Right now moves are afoot to push towards a first deal - and we are only witnessing another tentative step in that direction. It is great that Musharraf and Vajpayee are making all the right noises, even risking domestic opinion in the process. But it is tremendously difficult to move from public warmth, and the right words about cracking down on fundamentalism, or working credibly towards a deal on Kashmir. It is another to try and map out in the sand what a settlement might look like.
It is also important not to lose sight of the need for the second deal. It may well be, as a range of analysts and politicians suggest, that an overall Indo-Pak deal is impossible without cutting a settlement with Kashmiris. This is a position that I have put forward before. On the other hand, there are those, including US and Indian analysts, who argue that finding a way to settle the Indo-Pak dispute over Kashmir will, over time, generate the impetus to solve the problems of Kashmiris. Perhaps.
What of Sudarshan's other suggestions? Many are honourable. Of course the 1.6 lakh displaced Kashmiri Hindus should be allowed to return. (So too should the smaller numbers of Muslim Kashmiris who have also chosen to live away from the Valley.) Demilitarisation is also a sensible proposition for the entire region, supposing that security for ordinary civilians can be assured. A free-trade zone raises firm practical questions. Both Indian and Pakistani Kashmir are firmly dependent on government subsidies. Pushing free-trade in and between the two parts of Kashmir makes good sense, but it would also require major changes to the economies of both. All parts of the private sector, certainly in J&K, are facing tough times. Whether Kashmiri apples, houseboats or handicrafts, better quality competitors (and, dare it be said, even equally beautiful destinations) challenge the idea that the economy could take off. Hydro-electric power is one notable exception.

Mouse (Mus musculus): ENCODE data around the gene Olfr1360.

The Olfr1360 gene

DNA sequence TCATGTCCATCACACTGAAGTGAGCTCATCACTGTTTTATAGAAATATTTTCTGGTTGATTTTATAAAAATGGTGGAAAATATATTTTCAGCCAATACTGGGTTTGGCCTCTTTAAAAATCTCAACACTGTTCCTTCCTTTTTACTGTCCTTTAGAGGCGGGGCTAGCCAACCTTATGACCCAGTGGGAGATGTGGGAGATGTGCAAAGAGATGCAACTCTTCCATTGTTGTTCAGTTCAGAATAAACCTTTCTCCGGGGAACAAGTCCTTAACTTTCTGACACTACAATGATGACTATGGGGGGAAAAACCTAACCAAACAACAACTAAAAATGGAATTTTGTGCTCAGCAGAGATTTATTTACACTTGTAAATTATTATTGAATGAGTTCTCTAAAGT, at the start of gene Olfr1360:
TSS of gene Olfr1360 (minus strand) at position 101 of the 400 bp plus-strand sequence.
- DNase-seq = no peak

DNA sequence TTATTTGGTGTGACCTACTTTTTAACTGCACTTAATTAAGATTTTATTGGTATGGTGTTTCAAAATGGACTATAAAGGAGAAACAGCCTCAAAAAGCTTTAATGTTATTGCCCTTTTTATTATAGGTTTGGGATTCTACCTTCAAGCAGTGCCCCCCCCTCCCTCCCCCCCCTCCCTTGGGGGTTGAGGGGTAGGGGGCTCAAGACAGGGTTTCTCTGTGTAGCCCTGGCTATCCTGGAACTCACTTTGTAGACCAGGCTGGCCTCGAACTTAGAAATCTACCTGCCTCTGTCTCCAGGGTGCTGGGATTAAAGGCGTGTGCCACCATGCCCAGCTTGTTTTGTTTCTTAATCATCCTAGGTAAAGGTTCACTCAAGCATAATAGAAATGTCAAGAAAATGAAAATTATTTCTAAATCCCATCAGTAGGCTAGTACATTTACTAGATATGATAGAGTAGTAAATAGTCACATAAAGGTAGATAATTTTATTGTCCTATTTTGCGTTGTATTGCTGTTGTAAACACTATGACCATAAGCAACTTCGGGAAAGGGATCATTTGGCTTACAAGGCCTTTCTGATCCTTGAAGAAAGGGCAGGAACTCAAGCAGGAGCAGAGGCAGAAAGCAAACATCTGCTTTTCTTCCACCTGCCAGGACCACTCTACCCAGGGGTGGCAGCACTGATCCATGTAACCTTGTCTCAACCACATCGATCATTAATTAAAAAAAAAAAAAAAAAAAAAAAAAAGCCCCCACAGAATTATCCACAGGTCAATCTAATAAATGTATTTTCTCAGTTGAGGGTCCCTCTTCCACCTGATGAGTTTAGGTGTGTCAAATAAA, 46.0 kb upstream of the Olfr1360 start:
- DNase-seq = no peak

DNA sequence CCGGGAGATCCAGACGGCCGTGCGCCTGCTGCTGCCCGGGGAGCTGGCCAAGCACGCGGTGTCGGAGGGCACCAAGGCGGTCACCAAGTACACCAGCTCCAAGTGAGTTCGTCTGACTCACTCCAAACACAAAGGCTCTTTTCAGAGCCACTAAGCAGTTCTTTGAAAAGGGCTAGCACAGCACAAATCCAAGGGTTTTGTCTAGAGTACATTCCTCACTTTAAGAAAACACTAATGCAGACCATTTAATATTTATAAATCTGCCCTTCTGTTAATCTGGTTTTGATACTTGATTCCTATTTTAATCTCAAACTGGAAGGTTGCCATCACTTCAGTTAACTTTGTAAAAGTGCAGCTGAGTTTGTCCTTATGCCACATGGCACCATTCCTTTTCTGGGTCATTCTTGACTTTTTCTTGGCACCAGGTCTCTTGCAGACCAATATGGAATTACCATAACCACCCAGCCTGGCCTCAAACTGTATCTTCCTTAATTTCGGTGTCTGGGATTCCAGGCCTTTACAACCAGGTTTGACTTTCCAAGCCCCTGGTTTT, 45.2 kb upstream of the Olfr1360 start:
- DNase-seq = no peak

Proposals are fine. But can they be sold? The UN, American and British archives groan with papers from past attempts to forge a Kashmir solution. Some of the best diplomatic, legal and political minds of the 20th century grappled with the Kashmir problem - along with many of the worst. But the real problem, as Mariana Baabar pointed out in her piece from Pakistan, is how to sell a solution. And, as she explains, most Pakistanis just don't consider the LoC enough to cement a deal. The same could be said for Kashmiris. Those sympathetic to the All Parties Hurriyat Conference are sceptical of Delhi's motives. Kashmiri Pandits fear they will be left out. And even National Conference leaders are suspicious of moves that might challenge their primacy in the state.
Meanwhile, long-term Indian policy on Kashmir is difficult to read. Even so, it is tough to see how Delhi would offer more than the LoC, and even offering that comes at a price. The more talk between India, Pakistan and Kashmiris, the better. The less rigid a framework for those talks, whether formal or informal, the better. Because the talk can only lead somewhere when people are frank about what they could offer, and might accept. Two key principles could help guide discussions and commentary over the next few months. First, keep talking, but don't box people in too much. The challenge on Kashmir is to establish the grounds for a solution. Whatever that could be, it needs public support in India, Pakistan, and from most Kashmiris. The challenge is getting to a solution that can earn, and keep, that support. Second, don't expect too much, too quickly - either from Delhi, Islamabad, Srinagar or from militants. Only one thing is certain about the search for a just and enduring peace in Kashmir: it will take time.
(Alexander Evans is a regular commentator on Kashmir based in London. He has visited both Pakistani and Indian Kashmir in the past few months)